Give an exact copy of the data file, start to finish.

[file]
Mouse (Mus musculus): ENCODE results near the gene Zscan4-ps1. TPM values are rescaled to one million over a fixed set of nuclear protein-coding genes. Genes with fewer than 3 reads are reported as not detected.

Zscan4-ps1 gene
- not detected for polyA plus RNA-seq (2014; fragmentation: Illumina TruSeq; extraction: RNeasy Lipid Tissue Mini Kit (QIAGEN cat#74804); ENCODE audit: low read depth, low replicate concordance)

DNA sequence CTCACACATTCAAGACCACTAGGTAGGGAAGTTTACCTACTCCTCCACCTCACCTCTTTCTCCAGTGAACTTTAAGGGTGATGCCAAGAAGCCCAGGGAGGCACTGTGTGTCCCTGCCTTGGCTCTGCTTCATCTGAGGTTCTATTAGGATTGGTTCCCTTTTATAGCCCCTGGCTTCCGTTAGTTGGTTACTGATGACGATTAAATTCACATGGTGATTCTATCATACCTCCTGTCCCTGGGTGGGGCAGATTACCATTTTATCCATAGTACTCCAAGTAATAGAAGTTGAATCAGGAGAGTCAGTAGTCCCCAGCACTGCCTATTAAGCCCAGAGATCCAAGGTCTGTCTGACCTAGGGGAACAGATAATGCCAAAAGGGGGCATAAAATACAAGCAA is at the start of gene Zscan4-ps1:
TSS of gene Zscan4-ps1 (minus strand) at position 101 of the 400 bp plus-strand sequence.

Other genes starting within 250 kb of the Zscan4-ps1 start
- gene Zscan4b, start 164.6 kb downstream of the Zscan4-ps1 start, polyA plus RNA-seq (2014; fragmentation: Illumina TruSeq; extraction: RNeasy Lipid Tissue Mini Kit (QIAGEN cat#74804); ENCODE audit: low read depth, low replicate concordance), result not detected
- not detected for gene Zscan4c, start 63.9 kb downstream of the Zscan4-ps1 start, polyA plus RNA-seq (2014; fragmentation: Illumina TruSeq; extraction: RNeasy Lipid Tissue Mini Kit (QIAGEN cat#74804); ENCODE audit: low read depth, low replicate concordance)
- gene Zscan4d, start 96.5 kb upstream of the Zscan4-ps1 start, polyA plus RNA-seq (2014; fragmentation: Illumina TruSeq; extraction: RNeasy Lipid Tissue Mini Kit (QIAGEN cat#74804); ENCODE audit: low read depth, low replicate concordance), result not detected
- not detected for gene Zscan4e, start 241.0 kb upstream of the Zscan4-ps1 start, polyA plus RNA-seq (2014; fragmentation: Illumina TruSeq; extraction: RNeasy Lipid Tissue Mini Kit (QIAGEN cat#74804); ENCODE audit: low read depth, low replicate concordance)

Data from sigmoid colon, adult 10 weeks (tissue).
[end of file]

Mouse (Mus musculus): ENCODE results near the gene Zscan4-ps1. TPM values are rescaled to one million over a fixed set of nuclear protein-coding genes. Genes with fewer than 3 reads are reported as not detected.

Zscan4-ps1 gene
- not detected for polyA plus RNA-seq (2014; fragmentation: Illumina TruSeq; extraction: RNeasy Lipid Tissue Mini Kit (QIAGEN cat#74804); ENCODE audit: low read depth, low replicate concordance)

DNA sequence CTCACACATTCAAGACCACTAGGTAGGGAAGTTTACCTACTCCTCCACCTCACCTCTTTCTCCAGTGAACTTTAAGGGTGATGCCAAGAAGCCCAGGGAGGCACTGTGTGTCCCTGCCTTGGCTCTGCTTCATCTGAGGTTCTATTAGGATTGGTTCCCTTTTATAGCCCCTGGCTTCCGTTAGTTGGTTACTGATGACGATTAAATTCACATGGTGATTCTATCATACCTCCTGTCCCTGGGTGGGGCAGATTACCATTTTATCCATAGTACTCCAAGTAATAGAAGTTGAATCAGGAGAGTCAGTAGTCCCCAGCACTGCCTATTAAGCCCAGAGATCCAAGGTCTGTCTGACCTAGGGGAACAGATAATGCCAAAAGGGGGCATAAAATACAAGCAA is at the start of gene Zscan4-ps1:
TSS of gene Zscan4-ps1 (minus strand) at position 101 of the 400 bp plus-strand sequence.

Other genes starting within 250 kb of the Zscan4-ps1 start
- gene Zscan4b, start 164.6 kb downstream of the Zscan4-ps1 start, polyA plus RNA-seq (2014; fragmentation: Illumina TruSeq; extraction: RNeasy Lipid Tissue Mini Kit (QIAGEN cat#74804); ENCODE audit: low read depth, low replicate concordance), result not detected
- not detected for gene Zscan4c, start 63.9 kb downstream of the Zscan4-ps1 start, polyA plus RNA-seq (2014; fragmentation: Illumina TruSeq; extraction: RNeasy Lipid Tissue Mini Kit (QIAGEN cat#74804); ENCODE audit: low read depth, low replicate concordance)
- gene Zscan4d, start 96.5 kb upstream of the Zscan4-ps1 start, polyA plus RNA-seq (2014; fragmentation: Illumina TruSeq; extraction: RNeasy Lipid Tissue Mini Kit (QIAGEN cat#74804); ENCODE audit: low read depth, low replicate concordance), result not detected
- not detected for gene Zscan4e, start 241.0 kb upstream of the Zscan4-ps1 start, polyA plus RNA-seq (2014; fragmentation: Illumina TruSeq; extraction: RNeasy Lipid Tissue Mini Kit (QIAGEN cat#74804); ENCODE audit: low read depth, low replicate concordance)

Data from sigmoid colon, adult 10 weeks (tissue).